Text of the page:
By Ethan Sanitt
“Labour Party gets a bit miserable, doesn’t it”, Jess Phillips, the Labour MP for Birmingham Yardley says, only half-jokingly. She tells me this so offhandedly she may as well be talking about the weather.
Instead, though, Phillips is explaining why Boris Johnson is our current Prime Minister. After she suggests that Johnson’s recklessness played a part – it “looks like leadership to some people” – Phillips makes her point characteristically bluntly: Boris Johnson is “cheerful”; Labour isn’t.
Jess Phillips is, of course, in a good position to be able to evaluate the Labour Party. Since first winning her seat in 2015, the Birmingham Yardley MP has chaired the Women’s Parliamentary Labour Party, launched a leadership bid and she now serves as Shadow Minister for Domestic Violence and Safeguarding.
Before her Parliamentary career began, though, Phillips worked for Women’s Aid. In this role, she managed refuges for victims of domestic abuse. So how would Phillips improve the country’s safeguarding system?
“Oh God”, Phillips sighs, unsure of where to begin. “I can suggest millions of small policies that would change but there needs to be a fundamental shift in the prioritisation of violence against women and girls”.
“Even if I could tinker with better support services, [and impose] a statutory duty on every local authority to have to provide violence against women and girls community bases and support services”, what really matters is that the government hasn’t prioritised tackling violence against women and girls. “They don’t care about it”.
Phillips then brings up a recent report which concluded that violence against women and girls should be a prioritisation for police forces on the same level as terrorism. “And it just simply isn’t”, she continues, impassioned, “because terrorism is much more politically expedient … Women are just never a priority”.
I ask whether the death of Sarah Everard has shifted the spotlight, and maybe changed how violence against women and girls is treated. “No. No, they say it has … but violence against women and girls isn’t even considered to be a serious crime. It’s not categorised by the government as a serious crime”.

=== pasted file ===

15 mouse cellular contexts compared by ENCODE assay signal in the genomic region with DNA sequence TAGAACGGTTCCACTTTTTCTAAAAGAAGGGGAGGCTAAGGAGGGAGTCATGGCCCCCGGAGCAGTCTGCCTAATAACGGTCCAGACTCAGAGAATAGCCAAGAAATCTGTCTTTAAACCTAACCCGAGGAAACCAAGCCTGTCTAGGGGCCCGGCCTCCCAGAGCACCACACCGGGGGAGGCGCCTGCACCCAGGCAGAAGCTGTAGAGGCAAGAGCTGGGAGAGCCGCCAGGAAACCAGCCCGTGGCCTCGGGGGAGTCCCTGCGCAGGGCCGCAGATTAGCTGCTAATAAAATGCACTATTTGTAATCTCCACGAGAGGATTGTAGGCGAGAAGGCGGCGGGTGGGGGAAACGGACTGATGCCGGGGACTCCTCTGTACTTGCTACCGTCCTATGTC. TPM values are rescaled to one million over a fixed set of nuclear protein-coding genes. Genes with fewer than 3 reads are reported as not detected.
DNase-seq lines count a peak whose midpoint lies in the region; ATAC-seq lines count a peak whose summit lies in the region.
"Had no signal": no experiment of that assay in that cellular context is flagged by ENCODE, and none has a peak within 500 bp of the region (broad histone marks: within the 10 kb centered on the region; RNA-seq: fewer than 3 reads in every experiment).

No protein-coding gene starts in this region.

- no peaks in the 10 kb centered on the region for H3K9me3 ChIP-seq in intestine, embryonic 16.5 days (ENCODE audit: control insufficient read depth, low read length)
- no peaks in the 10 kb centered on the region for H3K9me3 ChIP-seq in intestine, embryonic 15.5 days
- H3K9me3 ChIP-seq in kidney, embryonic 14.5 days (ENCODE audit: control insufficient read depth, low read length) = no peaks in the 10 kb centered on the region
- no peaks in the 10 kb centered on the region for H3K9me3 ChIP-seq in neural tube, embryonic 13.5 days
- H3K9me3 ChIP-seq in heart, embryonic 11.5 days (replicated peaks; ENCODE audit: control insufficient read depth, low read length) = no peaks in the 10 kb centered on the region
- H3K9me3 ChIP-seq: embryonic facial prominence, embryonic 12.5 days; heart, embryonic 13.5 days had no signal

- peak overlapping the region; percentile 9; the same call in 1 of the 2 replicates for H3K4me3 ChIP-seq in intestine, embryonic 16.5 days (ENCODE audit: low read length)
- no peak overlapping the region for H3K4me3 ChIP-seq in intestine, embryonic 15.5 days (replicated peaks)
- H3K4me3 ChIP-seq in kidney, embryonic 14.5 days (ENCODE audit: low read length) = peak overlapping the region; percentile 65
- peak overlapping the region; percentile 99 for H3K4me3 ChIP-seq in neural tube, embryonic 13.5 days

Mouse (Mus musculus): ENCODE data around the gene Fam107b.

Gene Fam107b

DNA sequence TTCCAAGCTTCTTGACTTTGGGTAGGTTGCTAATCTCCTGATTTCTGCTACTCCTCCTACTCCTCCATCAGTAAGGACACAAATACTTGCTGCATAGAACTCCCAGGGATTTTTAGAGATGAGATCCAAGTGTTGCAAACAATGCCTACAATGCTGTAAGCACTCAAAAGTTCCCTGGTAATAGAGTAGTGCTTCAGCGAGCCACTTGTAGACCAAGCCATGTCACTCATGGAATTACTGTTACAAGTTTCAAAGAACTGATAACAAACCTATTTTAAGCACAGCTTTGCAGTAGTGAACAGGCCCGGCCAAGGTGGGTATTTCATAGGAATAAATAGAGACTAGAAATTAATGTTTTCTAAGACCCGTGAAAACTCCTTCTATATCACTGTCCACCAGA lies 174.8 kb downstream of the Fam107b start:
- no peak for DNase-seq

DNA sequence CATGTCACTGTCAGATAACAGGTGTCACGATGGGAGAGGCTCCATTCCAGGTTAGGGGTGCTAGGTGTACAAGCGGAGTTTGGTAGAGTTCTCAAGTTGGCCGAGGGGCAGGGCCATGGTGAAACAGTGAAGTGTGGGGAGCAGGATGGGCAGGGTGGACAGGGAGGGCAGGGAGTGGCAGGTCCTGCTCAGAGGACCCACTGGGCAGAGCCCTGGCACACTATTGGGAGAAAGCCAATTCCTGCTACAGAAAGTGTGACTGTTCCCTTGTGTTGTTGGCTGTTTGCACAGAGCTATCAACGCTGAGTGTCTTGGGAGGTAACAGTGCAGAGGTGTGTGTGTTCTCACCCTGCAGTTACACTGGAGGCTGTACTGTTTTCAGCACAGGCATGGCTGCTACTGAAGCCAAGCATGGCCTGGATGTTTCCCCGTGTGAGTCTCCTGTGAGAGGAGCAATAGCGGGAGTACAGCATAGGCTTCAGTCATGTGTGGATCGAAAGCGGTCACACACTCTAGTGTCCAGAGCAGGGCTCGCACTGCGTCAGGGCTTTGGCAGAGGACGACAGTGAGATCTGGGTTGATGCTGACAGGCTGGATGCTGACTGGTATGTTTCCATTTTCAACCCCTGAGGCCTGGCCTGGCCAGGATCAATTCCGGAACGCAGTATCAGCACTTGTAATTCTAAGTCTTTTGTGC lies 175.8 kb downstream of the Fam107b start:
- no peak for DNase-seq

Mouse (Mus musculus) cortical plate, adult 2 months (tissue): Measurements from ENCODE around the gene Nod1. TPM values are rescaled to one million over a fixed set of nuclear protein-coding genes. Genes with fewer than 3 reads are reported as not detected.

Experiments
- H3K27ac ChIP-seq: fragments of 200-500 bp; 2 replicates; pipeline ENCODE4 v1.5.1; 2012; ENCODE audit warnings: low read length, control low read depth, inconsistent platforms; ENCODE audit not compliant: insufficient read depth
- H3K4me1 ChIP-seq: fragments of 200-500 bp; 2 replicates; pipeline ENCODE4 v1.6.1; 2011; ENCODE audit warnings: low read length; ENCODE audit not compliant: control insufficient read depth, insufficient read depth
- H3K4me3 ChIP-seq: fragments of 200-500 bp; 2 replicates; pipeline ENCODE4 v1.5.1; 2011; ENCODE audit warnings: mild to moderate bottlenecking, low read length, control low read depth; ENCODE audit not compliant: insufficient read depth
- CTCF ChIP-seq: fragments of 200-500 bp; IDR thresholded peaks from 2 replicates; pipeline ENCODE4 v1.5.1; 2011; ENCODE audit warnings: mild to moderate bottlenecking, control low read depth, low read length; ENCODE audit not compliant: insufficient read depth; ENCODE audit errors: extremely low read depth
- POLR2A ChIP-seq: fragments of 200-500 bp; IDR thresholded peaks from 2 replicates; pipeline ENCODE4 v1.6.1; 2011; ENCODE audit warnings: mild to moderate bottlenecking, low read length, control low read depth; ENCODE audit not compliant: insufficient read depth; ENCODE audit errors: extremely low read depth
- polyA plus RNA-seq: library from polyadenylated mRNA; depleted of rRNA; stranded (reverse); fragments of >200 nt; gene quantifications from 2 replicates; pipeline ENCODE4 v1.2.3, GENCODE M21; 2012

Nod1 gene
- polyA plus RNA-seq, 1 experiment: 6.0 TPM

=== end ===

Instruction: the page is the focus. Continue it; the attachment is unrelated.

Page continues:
“Even since Sarah Everard died, even since we passed the Domestic Abuse Act, there is no unified strategy for dealing with domestic abuse perpetrators … the death of Sarah Everard changed huge amounts in the public consciousness, but it’s changed absolutely nothing that the government has done”.
“Very few people actually give a toss which electoral system we use”, writes Jess Phillips in Everything You Really Need to Know About Politics: My Life as an MP, “they just want their bins collected on time”. Lack of trust in politicians, Phillips explains, is a key reason why so many voters are disengaged. So what steps can MPs take to change this? How should politicians try and rebuild trust?
“It’s things like being honest. Don’t say everything is levelling up, or world-beating.” Phillips sighs, exasperated. “You don’t need to puff up your chest and show your guns. Say, ‘we’re going to try this and it might not work’ … talk to the public like they’re adults.”
“Don’t just say … ‘I’m sorry there’s never food in the supermarkets, I’m sorry that the gas prices are soaring, I’m sorry that you can’t have a blood test anymore because they’re no blood vials, but it’s world-beating!’ Say this is the honest answer to why this is happening: we’ve hit some bumps in the road and we weren’t expecting them.”
“Just stop with the bullshit. There’s so much bullshit that gets said … It works, unfortunately … but in the long run they totally erode the debate.”